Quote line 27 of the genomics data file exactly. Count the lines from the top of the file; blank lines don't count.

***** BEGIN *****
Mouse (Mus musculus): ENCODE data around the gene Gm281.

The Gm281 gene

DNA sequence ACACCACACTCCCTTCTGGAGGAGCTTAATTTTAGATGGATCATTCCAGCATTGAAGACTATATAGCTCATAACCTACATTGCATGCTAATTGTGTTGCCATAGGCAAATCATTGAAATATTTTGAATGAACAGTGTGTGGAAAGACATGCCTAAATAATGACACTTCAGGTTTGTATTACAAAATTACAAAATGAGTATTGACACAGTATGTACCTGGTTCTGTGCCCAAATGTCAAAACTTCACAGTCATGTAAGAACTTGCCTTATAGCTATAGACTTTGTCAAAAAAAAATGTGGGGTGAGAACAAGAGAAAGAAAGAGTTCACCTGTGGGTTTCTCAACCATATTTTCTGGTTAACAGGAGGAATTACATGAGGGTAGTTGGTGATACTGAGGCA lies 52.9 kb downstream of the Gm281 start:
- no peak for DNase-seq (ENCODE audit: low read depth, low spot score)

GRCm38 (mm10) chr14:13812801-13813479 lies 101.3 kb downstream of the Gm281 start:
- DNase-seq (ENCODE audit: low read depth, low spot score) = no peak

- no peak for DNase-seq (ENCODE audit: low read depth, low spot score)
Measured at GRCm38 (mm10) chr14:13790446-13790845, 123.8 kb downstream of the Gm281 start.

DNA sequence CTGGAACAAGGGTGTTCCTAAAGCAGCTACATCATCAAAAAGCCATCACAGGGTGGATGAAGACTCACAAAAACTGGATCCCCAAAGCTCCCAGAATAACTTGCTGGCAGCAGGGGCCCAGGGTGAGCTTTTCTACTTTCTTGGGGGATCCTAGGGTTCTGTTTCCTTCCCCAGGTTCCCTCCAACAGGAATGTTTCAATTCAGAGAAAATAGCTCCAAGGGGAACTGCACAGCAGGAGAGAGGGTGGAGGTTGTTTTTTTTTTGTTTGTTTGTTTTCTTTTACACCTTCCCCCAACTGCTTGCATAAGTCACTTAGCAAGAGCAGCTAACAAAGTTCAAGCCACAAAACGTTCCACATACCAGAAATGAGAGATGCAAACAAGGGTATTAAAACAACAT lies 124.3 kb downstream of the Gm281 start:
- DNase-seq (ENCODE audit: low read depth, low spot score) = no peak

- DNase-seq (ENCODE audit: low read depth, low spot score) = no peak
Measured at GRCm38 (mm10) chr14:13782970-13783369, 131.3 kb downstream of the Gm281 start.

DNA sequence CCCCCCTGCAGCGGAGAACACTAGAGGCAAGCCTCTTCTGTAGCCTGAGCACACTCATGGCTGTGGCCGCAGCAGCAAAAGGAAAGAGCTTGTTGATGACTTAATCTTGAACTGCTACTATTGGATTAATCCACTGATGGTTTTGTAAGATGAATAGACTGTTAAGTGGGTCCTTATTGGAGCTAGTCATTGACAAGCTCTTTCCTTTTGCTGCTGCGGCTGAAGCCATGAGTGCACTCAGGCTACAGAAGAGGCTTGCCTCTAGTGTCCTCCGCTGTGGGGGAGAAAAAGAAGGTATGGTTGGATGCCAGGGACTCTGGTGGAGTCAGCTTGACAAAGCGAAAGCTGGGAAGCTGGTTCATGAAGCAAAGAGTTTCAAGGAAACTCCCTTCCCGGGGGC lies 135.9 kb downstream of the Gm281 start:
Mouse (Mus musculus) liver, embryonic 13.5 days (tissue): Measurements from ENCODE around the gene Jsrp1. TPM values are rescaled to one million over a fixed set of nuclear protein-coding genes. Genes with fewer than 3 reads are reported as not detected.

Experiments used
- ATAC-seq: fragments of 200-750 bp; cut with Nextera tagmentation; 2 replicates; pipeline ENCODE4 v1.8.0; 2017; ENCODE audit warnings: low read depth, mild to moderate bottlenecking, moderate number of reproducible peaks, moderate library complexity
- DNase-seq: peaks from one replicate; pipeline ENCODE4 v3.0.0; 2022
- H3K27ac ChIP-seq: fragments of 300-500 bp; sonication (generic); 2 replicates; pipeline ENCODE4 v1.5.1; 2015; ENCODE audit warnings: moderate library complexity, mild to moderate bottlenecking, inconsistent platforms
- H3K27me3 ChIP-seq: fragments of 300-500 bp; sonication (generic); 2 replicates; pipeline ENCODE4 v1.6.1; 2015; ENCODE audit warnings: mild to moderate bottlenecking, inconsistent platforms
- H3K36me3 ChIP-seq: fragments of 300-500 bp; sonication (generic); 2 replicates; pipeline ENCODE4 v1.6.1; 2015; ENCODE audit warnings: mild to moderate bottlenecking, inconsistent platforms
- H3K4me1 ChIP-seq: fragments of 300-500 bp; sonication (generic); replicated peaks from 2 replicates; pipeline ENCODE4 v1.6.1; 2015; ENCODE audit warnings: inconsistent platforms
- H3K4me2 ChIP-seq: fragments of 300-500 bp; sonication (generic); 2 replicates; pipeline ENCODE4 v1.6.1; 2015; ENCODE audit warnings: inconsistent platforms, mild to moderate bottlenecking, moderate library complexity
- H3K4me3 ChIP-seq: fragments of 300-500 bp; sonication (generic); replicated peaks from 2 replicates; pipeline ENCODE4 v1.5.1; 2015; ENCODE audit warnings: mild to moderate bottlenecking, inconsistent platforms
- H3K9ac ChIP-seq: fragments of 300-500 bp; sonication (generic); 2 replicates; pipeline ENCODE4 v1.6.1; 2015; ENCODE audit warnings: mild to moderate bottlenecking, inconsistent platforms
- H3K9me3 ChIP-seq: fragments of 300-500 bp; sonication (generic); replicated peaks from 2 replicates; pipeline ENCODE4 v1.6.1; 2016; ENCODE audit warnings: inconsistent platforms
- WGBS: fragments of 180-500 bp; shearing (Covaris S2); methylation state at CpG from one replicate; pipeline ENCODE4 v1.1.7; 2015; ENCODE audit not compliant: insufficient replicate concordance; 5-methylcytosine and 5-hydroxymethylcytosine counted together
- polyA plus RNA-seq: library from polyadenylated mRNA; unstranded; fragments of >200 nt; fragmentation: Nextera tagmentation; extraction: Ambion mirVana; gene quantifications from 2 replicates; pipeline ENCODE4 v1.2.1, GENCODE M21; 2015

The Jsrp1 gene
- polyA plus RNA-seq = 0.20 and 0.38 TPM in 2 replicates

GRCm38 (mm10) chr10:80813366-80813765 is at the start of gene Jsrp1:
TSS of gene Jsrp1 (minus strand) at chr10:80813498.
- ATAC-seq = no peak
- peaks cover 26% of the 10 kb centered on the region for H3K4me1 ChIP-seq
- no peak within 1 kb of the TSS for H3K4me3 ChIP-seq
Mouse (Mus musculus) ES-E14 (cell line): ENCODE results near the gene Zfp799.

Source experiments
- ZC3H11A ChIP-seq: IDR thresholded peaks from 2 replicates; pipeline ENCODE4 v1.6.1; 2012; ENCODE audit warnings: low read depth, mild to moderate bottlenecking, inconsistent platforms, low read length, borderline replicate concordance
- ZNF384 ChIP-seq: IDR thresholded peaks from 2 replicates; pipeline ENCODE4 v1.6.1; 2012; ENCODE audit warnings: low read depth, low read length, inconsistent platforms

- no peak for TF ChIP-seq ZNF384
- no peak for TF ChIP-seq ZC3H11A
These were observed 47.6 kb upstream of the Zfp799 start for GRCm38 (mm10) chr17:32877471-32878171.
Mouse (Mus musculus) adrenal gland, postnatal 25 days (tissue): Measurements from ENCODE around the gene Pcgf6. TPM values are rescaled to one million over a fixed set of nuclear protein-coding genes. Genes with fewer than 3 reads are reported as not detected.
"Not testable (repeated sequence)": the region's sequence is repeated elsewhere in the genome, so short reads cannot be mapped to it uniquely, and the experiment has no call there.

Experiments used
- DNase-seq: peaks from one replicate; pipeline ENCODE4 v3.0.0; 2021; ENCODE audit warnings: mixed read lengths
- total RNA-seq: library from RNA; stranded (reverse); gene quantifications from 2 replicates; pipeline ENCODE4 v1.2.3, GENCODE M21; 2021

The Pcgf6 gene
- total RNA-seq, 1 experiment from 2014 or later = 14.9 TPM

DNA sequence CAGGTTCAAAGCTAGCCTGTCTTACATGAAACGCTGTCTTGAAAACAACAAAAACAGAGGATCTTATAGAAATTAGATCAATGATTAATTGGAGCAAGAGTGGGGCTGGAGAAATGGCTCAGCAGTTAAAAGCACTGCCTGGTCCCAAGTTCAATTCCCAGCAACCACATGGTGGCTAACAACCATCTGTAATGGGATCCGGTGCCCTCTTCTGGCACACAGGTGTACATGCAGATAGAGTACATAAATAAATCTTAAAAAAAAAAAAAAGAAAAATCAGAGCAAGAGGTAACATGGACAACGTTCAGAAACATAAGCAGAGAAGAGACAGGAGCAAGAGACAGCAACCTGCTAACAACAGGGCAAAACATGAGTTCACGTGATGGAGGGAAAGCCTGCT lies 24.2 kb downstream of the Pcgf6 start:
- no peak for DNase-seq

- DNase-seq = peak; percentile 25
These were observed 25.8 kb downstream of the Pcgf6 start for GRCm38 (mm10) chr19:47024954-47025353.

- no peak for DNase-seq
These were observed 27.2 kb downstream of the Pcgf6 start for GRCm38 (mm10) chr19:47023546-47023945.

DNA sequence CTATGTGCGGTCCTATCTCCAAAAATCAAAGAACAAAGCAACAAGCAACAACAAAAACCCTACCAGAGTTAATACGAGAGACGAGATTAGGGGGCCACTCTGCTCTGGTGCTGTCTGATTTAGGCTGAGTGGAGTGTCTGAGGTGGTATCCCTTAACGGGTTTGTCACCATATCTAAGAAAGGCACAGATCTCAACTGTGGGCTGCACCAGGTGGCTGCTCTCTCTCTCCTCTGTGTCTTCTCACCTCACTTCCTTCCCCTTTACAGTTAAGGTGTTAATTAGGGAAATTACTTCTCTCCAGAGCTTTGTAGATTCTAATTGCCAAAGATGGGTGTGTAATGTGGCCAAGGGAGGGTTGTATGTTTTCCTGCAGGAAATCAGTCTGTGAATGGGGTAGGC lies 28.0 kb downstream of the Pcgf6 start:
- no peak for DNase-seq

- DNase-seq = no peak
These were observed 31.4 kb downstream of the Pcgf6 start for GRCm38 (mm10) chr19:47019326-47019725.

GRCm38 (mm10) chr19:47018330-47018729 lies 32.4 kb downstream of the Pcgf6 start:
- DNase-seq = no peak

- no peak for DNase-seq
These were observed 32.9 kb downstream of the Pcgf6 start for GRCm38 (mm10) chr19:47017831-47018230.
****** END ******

- polyA plus RNA-seq: library from polyadenylated mRNA; unstranded; fragments of >200 nt; fragmentation: Nextera tagmentation; extraction: Ambion mirVana; gene quantifications from 2 replicates; pipeline ENCODE4 v1.2.1, GENCODE M21; 2015